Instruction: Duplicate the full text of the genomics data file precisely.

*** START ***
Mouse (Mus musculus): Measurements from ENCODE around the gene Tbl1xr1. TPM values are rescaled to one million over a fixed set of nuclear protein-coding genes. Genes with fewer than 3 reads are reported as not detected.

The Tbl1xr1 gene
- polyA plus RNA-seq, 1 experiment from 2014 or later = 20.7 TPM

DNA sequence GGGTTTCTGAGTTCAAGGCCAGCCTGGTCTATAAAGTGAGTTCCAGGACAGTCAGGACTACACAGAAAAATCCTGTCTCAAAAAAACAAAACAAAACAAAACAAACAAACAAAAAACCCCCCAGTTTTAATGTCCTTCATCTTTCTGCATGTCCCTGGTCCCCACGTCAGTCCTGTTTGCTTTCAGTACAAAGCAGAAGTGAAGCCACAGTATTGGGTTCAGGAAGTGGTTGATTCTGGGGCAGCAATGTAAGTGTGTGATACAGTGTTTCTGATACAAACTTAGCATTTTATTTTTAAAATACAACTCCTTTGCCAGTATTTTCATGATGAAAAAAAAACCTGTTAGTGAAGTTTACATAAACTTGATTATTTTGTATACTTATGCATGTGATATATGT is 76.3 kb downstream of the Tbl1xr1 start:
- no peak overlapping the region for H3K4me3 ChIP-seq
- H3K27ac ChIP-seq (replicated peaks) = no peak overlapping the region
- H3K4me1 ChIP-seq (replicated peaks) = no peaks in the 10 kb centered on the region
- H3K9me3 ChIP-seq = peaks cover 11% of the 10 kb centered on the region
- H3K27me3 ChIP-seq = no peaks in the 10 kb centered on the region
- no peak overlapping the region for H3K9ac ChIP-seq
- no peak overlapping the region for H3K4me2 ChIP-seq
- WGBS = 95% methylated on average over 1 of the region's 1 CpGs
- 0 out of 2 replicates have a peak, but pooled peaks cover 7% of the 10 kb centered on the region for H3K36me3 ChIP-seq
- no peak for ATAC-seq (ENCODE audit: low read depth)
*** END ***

Mouse (Mus musculus): Measurements from ENCODE around the gene Tbl1xr1. TPM values are rescaled to one million over a fixed set of nuclear protein-coding genes. Genes with fewer than 3 reads are reported as not detected.

The Tbl1xr1 gene
- polyA plus RNA-seq, 1 experiment from 2014 or later = 20.7 TPM

DNA sequence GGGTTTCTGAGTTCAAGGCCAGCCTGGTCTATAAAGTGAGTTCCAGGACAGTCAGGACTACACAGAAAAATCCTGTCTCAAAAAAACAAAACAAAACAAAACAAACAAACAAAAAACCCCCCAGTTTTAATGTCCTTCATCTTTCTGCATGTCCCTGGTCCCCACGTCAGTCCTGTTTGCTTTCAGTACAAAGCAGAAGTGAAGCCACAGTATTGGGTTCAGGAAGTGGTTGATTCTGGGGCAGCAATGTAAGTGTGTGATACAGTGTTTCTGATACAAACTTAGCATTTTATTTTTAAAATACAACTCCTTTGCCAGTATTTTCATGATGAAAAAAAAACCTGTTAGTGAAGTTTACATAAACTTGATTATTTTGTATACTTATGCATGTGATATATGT is 76.3 kb downstream of the Tbl1xr1 start:
- no peak overlapping the region for H3K4me3 ChIP-seq
- H3K27ac ChIP-seq (replicated peaks) = no peak overlapping the region
- H3K4me1 ChIP-seq (replicated peaks) = no peaks in the 10 kb centered on the region
- H3K9me3 ChIP-seq = peaks cover 11% of the 10 kb centered on the region
- H3K27me3 ChIP-seq = no peaks in the 10 kb centered on the region
- no peak overlapping the region for H3K9ac ChIP-seq
- no peak overlapping the region for H3K4me2 ChIP-seq
- WGBS = 95% methylated on average over 1 of the region's 1 CpGs
- 0 out of 2 replicates have a peak, but pooled peaks cover 7% of the 10 kb centered on the region for H3K36me3 ChIP-seq
- no peak for ATAC-seq (ENCODE audit: low read depth)